Using calculus of residues to evaluate a trig integral

This is my partial attempt at the solution. I am unsure how to proceed further.

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Hint: You have a pole at $z=0$ of order $5001$ and you need the formula to calculate the residue.

Added: Another approach for finding the residue is to compute the Laurent series of the integrand. Rearranging the integral as

$$\frac{2\pi}{2^{5000}} \frac{1}{2\pi i}\int_{|z|=1}\frac{(1+z^2)^{5000}}{z^{5001}}dz.$$

Then computing the Laurent series using the binomial theorem gives

$$\frac{(1+z^2)^{5000}}{z^{5001}} = \sum_{m=0}^{5000} {5000 \choose m} z^{2m-5001}.$$

Now, the residue is the coefficient of $z^{-1}$ which corresponds to $m=2500$ in the above series and equals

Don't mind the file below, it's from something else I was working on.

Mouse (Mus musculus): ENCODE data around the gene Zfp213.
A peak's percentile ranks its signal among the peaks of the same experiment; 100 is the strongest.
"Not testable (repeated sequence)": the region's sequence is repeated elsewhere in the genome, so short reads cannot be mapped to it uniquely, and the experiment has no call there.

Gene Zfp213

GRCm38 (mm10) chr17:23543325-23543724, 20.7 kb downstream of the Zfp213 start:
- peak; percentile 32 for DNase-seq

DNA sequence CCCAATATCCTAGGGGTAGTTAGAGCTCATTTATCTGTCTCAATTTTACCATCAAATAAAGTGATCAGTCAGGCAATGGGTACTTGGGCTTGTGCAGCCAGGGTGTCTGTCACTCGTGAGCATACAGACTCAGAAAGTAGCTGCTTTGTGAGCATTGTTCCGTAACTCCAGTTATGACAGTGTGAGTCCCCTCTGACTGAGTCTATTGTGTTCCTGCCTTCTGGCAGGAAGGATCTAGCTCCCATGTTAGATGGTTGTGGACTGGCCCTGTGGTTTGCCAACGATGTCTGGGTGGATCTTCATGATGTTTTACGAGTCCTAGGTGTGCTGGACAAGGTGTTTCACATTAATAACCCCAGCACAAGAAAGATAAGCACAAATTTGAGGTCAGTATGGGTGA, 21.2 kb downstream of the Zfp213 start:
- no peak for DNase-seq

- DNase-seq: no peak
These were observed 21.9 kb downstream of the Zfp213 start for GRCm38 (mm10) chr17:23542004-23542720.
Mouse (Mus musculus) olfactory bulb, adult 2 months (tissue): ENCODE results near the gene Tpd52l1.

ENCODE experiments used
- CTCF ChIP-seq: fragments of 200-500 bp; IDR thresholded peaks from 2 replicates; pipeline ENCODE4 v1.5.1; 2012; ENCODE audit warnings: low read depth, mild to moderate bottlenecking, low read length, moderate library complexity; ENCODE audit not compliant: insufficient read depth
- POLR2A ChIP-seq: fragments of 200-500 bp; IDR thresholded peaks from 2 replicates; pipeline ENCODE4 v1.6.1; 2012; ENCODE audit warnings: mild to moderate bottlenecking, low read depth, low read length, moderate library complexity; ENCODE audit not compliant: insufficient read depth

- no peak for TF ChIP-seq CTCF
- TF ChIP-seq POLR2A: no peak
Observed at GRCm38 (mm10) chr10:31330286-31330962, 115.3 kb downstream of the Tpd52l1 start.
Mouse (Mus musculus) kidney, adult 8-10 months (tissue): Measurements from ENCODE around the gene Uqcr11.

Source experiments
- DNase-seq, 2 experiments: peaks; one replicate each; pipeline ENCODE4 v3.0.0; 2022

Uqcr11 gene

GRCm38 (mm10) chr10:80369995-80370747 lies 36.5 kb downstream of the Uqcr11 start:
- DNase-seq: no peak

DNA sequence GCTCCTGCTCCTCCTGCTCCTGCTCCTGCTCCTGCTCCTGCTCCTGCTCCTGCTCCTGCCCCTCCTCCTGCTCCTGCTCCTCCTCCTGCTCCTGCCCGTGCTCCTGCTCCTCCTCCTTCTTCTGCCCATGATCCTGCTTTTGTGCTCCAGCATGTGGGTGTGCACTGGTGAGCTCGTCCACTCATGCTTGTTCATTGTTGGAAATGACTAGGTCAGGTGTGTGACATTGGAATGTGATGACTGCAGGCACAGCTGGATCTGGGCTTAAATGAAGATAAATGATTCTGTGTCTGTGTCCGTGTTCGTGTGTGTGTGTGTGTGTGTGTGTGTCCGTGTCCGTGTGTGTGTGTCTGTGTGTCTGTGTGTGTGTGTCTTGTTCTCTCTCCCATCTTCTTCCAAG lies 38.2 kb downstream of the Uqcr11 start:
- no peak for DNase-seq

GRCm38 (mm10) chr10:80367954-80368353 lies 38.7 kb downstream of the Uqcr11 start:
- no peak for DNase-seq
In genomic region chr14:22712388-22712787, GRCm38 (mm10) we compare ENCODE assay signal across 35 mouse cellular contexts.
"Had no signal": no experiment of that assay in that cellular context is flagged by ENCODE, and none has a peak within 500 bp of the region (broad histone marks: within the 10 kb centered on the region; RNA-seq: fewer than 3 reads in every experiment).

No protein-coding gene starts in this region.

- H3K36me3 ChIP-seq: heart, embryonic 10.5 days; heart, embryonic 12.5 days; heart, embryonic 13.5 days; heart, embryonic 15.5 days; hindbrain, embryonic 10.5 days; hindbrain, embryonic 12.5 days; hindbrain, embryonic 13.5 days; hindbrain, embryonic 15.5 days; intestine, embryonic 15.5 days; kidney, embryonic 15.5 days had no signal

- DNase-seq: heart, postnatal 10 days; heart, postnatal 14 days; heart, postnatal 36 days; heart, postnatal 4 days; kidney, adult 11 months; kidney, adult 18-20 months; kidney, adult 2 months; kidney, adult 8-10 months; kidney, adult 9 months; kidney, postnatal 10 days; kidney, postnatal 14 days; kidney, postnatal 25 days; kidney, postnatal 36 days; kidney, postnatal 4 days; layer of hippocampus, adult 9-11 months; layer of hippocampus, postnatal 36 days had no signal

$$r = \frac{2\pi}{2^{5000}}{5000 \choose 2500} .$$

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How would I find the 5000th derivative of $(z^2+1)^{5000}$ in order to apply the formula? – MikeMan May 12 '13 at 10:53
Thank you. There is no $2z$ in the expression it is $z^{2}$ – MikeMan May 12 '13 at 11:05
@MikeMan: I'll correct this. Still you can the binomial approach. – Mhenni Benghorbal May 12 '13 at 11:08
You are a life saver – MikeMan May 12 '13 at 11:18
@MikeMan: No problem. You are welcome. It is a nice problem. – Mhenni Benghorbal May 12 '13 at 11:18